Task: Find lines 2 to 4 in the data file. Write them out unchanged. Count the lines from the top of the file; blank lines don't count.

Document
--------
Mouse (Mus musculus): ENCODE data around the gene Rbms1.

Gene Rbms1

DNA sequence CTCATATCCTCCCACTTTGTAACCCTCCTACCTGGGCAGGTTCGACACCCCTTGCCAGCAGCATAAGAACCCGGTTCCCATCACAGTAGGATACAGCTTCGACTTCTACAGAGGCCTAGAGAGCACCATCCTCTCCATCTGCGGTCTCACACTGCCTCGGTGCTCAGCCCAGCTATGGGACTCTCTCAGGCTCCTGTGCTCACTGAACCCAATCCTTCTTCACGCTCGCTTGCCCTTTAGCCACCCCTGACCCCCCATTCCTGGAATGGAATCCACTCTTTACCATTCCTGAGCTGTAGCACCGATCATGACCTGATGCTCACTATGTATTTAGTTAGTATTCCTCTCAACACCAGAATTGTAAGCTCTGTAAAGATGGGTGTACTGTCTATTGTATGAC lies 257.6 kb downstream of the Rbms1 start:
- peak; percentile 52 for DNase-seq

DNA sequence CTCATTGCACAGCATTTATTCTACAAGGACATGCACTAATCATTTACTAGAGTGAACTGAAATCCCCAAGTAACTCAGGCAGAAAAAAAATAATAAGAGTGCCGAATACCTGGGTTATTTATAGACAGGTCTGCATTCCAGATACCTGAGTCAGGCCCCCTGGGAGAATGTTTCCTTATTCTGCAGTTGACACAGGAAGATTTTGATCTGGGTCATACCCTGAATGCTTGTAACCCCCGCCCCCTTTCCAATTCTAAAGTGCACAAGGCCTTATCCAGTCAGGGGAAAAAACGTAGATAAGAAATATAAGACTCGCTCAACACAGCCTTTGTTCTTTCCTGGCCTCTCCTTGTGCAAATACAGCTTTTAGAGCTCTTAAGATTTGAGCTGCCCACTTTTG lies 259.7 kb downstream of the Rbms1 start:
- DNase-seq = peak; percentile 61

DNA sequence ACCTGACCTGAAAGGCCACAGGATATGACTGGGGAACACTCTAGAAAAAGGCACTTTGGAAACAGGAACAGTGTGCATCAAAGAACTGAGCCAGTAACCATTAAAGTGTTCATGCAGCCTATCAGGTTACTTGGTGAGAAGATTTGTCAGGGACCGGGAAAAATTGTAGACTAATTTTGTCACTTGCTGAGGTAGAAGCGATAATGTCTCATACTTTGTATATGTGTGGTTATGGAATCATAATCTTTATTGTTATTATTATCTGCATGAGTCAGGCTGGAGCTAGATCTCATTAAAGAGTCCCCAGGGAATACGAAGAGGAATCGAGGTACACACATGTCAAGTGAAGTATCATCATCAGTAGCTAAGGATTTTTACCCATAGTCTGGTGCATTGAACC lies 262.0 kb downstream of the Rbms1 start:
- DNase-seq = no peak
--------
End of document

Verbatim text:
Gene Rbms1

DNA sequence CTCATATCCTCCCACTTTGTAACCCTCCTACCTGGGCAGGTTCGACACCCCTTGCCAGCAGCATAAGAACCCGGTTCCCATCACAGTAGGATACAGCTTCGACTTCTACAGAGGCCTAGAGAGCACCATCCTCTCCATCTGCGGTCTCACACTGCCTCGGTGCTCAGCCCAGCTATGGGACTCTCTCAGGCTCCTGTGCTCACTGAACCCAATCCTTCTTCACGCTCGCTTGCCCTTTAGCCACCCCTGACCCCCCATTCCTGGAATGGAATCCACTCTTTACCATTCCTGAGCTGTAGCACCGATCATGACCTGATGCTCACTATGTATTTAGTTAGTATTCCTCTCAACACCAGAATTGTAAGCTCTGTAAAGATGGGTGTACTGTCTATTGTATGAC lies 257.6 kb downstream of the Rbms1 start:
- peak; percentile 52 for DNase-seq